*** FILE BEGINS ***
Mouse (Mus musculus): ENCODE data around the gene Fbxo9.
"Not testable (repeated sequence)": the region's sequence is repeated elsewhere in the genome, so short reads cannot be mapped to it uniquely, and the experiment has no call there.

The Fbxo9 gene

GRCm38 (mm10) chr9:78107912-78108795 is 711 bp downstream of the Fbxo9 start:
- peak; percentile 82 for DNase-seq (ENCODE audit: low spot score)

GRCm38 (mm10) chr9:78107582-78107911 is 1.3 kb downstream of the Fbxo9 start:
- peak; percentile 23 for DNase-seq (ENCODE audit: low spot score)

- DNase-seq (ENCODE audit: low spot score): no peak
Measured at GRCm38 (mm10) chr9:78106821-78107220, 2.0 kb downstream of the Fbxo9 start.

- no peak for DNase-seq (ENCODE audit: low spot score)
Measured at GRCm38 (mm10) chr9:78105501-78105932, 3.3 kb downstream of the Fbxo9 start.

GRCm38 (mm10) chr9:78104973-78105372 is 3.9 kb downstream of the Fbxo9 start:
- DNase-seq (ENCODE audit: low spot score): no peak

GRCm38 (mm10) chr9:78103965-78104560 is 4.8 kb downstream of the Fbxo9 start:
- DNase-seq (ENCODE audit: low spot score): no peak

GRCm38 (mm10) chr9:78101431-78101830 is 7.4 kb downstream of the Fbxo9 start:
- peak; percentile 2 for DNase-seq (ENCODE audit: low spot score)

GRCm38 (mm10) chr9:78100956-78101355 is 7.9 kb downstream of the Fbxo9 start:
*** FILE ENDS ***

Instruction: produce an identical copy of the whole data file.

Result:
Mouse (Mus musculus): ENCODE data around the gene Fbxo9.
"Not testable (repeated sequence)": the region's sequence is repeated elsewhere in the genome, so short reads cannot be mapped to it uniquely, and the experiment has no call there.

The Fbxo9 gene

GRCm38 (mm10) chr9:78107912-78108795 is 711 bp downstream of the Fbxo9 start:
- peak; percentile 82 for DNase-seq (ENCODE audit: low spot score)

GRCm38 (mm10) chr9:78107582-78107911 is 1.3 kb downstream of the Fbxo9 start:
- peak; percentile 23 for DNase-seq (ENCODE audit: low spot score)

- DNase-seq (ENCODE audit: low spot score): no peak
Measured at GRCm38 (mm10) chr9:78106821-78107220, 2.0 kb downstream of the Fbxo9 start.

- no peak for DNase-seq (ENCODE audit: low spot score)
Measured at GRCm38 (mm10) chr9:78105501-78105932, 3.3 kb downstream of the Fbxo9 start.

GRCm38 (mm10) chr9:78104973-78105372 is 3.9 kb downstream of the Fbxo9 start:
- DNase-seq (ENCODE audit: low spot score): no peak

GRCm38 (mm10) chr9:78103965-78104560 is 4.8 kb downstream of the Fbxo9 start:
- DNase-seq (ENCODE audit: low spot score): no peak

GRCm38 (mm10) chr9:78101431-78101830 is 7.4 kb downstream of the Fbxo9 start:
- peak; percentile 2 for DNase-seq (ENCODE audit: low spot score)

GRCm38 (mm10) chr9:78100956-78101355 is 7.9 kb downstream of the Fbxo9 start: